500 years of ‘reform’ is good for society
We were privileged to attend a joint service of the three largest Lutheran churches on Sunday at Fredericksburg High School Auditorium. The occasion, apparently the first joint celebration in 130 years, marked a milestone in our collective Christian history.
It is often said that change is hard, and it is. Change is scary. Because, as guest Pastor Monte Marshall noted in his sermon, sometimes resistance to change is fierce and the cost is high.
Much has been written of the bravery of Martin Luther to write his 95 Theses for reform and nail them to a door in Wittenberg, Germany. He was going against the dominant religious institution of the day — the Roman Catholic Church, which at that time had shown its many human frailties, with corrupt leaders accepting money to allow people to get into heaven. (It should be noted many Catholic priests opposed the sale of indulgences and like abuses.)
Luther also translated the Bible into the language of the people, German, and helped disseminate it to the masses via a new invention — the printing press. That led to educational advances and a democratization of the interpretation of religious texts. It wasn’t just about the church officials’ interpretations of The Good Book.
Catholics later adopted many of the reformation tenets. Today, the Christian church — Catholics, Protestants and other — contribute greatly to the moral fabric of our society both in the U.S. and around the globe. In spite of periodic scandals around these churches, and many less-than-savory “leaders” (looking at you, televangelists), the church has done a world of good, from feeding and clothing the poor, to leading people away from their own personal problems, to simply providing a daily or weekly “fill up” of our spiritual tanks.
Sunday’s event was a reminder that so many stalwarts in this county and community were raised in and adhere to the Christian faith. And where everyone falls short of the Christian ideals, the religion serves to keep us on the right path.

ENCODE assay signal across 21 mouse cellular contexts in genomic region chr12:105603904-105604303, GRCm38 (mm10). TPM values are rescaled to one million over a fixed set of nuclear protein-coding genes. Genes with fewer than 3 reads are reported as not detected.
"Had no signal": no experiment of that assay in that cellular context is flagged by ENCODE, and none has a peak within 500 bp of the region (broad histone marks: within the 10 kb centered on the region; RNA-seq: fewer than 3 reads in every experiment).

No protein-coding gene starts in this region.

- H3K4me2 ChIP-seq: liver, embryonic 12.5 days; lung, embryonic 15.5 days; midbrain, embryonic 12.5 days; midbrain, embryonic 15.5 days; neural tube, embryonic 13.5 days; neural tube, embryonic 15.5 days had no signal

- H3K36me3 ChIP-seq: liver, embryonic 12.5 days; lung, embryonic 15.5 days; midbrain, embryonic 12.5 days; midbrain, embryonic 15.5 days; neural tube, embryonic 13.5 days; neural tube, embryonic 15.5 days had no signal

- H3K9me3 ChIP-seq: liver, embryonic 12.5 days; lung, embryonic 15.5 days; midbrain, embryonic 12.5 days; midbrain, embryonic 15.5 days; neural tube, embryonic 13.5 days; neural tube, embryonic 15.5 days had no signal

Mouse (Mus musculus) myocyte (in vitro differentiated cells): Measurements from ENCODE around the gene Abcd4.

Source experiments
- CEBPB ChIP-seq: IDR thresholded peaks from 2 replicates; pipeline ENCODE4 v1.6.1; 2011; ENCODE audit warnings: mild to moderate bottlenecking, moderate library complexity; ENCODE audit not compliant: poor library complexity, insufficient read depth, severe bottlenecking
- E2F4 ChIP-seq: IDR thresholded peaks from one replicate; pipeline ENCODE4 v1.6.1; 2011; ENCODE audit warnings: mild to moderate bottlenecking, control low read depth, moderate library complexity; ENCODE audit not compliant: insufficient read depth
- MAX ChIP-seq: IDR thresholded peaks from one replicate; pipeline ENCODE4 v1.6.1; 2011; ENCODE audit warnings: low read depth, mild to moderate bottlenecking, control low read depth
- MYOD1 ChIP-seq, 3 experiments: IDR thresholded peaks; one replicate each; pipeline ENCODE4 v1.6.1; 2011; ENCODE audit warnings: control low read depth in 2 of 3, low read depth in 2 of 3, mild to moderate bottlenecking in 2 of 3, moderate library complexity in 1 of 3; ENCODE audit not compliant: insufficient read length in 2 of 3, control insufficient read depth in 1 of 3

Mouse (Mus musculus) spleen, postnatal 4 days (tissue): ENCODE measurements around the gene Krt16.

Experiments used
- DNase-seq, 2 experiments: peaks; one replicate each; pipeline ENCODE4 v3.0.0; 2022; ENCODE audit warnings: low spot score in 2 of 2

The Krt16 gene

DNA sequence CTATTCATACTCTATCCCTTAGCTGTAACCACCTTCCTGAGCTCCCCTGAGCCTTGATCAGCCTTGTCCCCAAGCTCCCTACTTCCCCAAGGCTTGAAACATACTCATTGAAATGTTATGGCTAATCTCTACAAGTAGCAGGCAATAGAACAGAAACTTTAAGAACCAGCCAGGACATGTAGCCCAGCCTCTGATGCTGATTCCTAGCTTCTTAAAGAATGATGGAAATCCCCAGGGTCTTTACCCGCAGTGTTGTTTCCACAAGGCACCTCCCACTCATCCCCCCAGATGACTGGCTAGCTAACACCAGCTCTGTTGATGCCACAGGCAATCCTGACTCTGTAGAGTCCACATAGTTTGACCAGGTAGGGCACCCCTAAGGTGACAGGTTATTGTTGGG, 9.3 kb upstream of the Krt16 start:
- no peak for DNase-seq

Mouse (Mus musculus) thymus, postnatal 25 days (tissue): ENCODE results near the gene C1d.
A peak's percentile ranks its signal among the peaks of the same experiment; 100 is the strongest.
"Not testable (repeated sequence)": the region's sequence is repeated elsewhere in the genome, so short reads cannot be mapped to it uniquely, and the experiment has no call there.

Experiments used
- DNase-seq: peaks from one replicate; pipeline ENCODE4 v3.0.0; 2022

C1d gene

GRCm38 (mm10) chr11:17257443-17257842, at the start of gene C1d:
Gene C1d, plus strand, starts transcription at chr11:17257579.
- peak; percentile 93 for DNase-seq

One contributor to the Dallas Morning News, seminary student Tom Gehring, recently asked, “Does Christianity need another reformation?” Some contend that the church is dying as membership falls off and ministries end. Others say we put things like our politics ahead of our religion. They wonder if the church will last another 500 years.
But the writer goes on to state unequivocally, YES, the church will last. It is, in fact, still in the process of reformation, spelled out by Luther, but adopted by churches around the globe.
“Instead of waiting for another singular reformer to ‘save’ Christianity, the entire Christian community needs to live into the tradition of reforming the church so that it accomplishes the work the world most desperately needs,” Gehring writes. He then cites several examples of reform still being done in today’s wider “church.”
Rev. Marshall, in his Sunday sermon at the joint service, also gave examples of individuals and churches who are continually working on reform, reaching out to help the community. It was an uplifting message, even though these actions many times take us out of our comfort zones.
On Sunday, we found ourselves grateful to live in a community that still values its Christian heritage. We were thankful that so many people, whether they are wealthy or rich in the volunteer spirit (or both), are willing to share their time, talents and treasures to make this a better place for everyone.
Organized religions will always have “issues” to deal with as they are organized by imperfect humans. But we are glad for messages of constant reform within our churches and ourselves. That makes for a stronger community, in the civic sense and the Christian sense. — K.E.C.
The Reformation began in the 16th century as an attempt to reform the Roman Catholic Church, by priests who opposed what they perceived as false doctrines and ecclesiastic malpractice. They especially objected to the teaching and the sale of indulgences, and the abuses thereof, and to simony, the selling and buying of clerical offices. The reformers saw these practices as evidence of the systemic corruption of the church’s hierarchy.